Johnny Manziel is about to strut into the NFL saloon with a reputation for living large, playing fast and loose and seemingly eager to wear the black hat that goes with notoriety.
In other words, he’s the anti-Tim Tebow.
Where Tebow preached unabashedly about his cleanliness and piety, and may have rubbed some fans the wrong way with his weekday sermons, Manziel makes no apologies for his brashness, his collection of Twitter party photos or his larger-than-life me-me-me profile. He relishes it.
Currently out of football, Tebow, the son of missionaries, is building a hospital to help children in the Philippines. His mark on the NFL remains that one playoff win, Tebowing, the meme where he dropped on a knee and rested his fist on his head in glory to God, and as a draft-day cautionary tale.
In comparison, Manziel, an heir to an oil business fortune, is reportedly trying to trademark the phrase The House That Johnny Built, in reference to the $450-million renovation of Texas A&M’s home field where Johnny Football (another pending trademark) made his name. His draft day tale remains unwritten.
Tebow, who trademarked Tebowing to make sure it’s used in The Right Way, was often photographed shirtless yet claimed to still have his virginity. He is now a roving minister.
Manziel was suspended half a game for an alleged autograph scandal, lit up Twitter with various racy party photos and was allegedly told to leave the Manning Passing Academy as a counselor for reportedly being hung over and/or being late to sessions.
Both quarterbacks enjoyed tremendous success in the college game and have Heisman Trophies on their shelves. They embraced different running styles, Tebow like a bruising fullback, Manziel like a scatback, but both used the same skill to lift their names to the NCAA marquee.
Coming out of college, Tebow was as wholesome as pure milk on campus but had plenty of questions about his accuracy and throwing ability. Questions that should not have been overlooked by the Broncos when they drafted Tebow late in the first round or else Josh McDaniels would still be in Denver. Tebow simply couldn’t complete a mid-level pass consistently.
Manziel, on the other hand, is a double shot of Texas whiskey, no ice. He too comes with questions about arm strength and throwing mechanics. His lack of height (not quite 6 feet) is another issue of concern, as is his penchant for improvisation as a passer.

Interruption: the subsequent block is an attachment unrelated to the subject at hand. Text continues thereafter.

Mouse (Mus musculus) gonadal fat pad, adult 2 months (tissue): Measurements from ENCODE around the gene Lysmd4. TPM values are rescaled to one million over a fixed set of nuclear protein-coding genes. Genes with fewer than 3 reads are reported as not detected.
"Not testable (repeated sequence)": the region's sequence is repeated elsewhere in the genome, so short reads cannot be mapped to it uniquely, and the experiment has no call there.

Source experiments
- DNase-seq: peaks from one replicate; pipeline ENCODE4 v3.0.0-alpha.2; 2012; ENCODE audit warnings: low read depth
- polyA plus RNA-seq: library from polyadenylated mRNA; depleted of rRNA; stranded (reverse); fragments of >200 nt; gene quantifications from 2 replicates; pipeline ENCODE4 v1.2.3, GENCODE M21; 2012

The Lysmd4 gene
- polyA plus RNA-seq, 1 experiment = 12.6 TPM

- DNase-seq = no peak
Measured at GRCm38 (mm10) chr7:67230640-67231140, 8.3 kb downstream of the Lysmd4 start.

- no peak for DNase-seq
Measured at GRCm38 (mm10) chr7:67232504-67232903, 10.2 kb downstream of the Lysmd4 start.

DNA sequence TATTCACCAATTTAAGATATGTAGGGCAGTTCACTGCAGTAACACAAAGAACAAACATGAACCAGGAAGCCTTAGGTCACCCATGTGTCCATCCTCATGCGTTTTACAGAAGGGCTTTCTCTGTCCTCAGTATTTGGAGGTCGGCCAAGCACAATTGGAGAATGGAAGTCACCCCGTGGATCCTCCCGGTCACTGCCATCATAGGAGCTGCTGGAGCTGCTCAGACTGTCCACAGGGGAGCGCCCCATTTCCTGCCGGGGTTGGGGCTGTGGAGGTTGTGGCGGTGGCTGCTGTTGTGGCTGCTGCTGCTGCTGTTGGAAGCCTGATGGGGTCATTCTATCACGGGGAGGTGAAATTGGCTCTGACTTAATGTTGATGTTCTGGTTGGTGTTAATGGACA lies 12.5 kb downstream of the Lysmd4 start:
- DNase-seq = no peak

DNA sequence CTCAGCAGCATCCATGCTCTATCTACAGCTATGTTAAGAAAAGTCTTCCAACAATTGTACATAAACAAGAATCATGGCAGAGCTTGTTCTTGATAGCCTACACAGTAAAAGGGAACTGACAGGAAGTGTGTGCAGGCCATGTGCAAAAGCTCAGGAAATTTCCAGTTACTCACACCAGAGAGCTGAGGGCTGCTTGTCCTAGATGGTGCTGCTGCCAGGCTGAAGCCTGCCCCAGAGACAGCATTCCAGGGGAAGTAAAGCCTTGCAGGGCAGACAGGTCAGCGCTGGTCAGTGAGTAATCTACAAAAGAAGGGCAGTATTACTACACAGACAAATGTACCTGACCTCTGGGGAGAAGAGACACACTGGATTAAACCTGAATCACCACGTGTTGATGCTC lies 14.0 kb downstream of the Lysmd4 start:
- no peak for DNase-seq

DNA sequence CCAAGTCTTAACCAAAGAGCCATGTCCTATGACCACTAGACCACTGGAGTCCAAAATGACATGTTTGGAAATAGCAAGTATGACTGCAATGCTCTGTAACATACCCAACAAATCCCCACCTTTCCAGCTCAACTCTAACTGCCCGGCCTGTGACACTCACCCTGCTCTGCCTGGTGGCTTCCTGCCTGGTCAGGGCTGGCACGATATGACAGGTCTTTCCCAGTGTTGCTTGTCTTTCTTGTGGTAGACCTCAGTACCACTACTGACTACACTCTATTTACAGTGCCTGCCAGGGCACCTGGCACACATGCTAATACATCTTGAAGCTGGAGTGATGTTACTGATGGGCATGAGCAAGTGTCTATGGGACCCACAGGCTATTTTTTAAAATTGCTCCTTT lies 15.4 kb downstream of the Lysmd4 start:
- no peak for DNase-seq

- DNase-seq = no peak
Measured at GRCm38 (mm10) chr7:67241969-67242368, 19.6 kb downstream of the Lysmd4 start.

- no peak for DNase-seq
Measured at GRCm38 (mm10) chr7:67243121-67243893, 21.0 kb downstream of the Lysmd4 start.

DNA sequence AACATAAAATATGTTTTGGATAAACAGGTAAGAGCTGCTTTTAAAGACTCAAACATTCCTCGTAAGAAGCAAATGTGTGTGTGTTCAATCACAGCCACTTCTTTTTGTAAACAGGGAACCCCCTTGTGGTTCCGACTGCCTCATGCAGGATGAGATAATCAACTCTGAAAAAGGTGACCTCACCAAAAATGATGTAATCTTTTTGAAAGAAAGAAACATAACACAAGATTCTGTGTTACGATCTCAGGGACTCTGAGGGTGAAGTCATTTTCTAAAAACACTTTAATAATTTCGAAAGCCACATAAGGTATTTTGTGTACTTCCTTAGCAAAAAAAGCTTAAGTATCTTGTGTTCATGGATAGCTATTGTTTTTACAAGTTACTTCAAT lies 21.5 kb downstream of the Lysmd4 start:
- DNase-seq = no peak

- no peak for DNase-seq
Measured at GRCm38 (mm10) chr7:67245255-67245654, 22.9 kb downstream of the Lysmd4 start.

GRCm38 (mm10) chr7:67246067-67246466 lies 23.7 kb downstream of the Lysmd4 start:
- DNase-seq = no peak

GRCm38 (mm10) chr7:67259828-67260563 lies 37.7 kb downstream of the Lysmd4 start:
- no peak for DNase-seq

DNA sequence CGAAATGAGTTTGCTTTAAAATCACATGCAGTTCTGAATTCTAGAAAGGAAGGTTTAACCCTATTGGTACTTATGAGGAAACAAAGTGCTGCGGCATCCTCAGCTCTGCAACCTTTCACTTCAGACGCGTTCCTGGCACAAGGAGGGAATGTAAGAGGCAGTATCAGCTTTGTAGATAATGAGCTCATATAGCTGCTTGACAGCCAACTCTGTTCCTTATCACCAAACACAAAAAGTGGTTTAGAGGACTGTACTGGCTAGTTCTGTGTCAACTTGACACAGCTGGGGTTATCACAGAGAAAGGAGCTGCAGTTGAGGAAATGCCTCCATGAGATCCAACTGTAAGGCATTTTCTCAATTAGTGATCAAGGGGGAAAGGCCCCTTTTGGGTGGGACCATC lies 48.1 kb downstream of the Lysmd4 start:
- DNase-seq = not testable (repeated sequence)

The biggest link between Tebow and Manziel coming out of college however, is in Q rating. Like the former Gator, Manziel has the PR sizzle to lift a QB-needy franchise out of any malaise. At least in the short term.
Every move photographed. Every nuance interpreted. Every outing papparazzied. If there’s a media superstar waiting to break out of this draft, Manziel is it. He’s a walking one-man version of Hard Knocks.
With some on-field success, Manziel could help build a stadium in Buffalo, put Jacksonville back on the NFL map, end the QB suffering in Cleveland, transform the Twin Cities' offence or restore the roar in Oakland’s Black Hole.
Just the same, he could party his way out of the league or earn enough suspensions to permanently retard his development as a quarterback.
It’s a proposition teams at the top of the draft and teams looking to trade up for a quarterback have to consider. And given the similar quality of passers in the draft class, it’s a risk that not many teams are willing to take, which is why, along with the other concerns, Manziel isn’t the slam dunk No. 1 overall choice.
He’s not a Troy Aikman, a Peyton Manning, or even an Andrew Luck.
The player Manziel resembles most coming out of college is Michael Vick. Manziel is not as quick or as fast as Vick and also doesn’t measure up in terms of arm strength. But he is a bit more accurate with the ball and has a better sense of anticipation in terms of when a receiver is about to come open. Their freakish abilities to avoid defenders is roughly the same.
Will their career arcs mirror each other as well? I don’t know but either way, it will be must-see TV.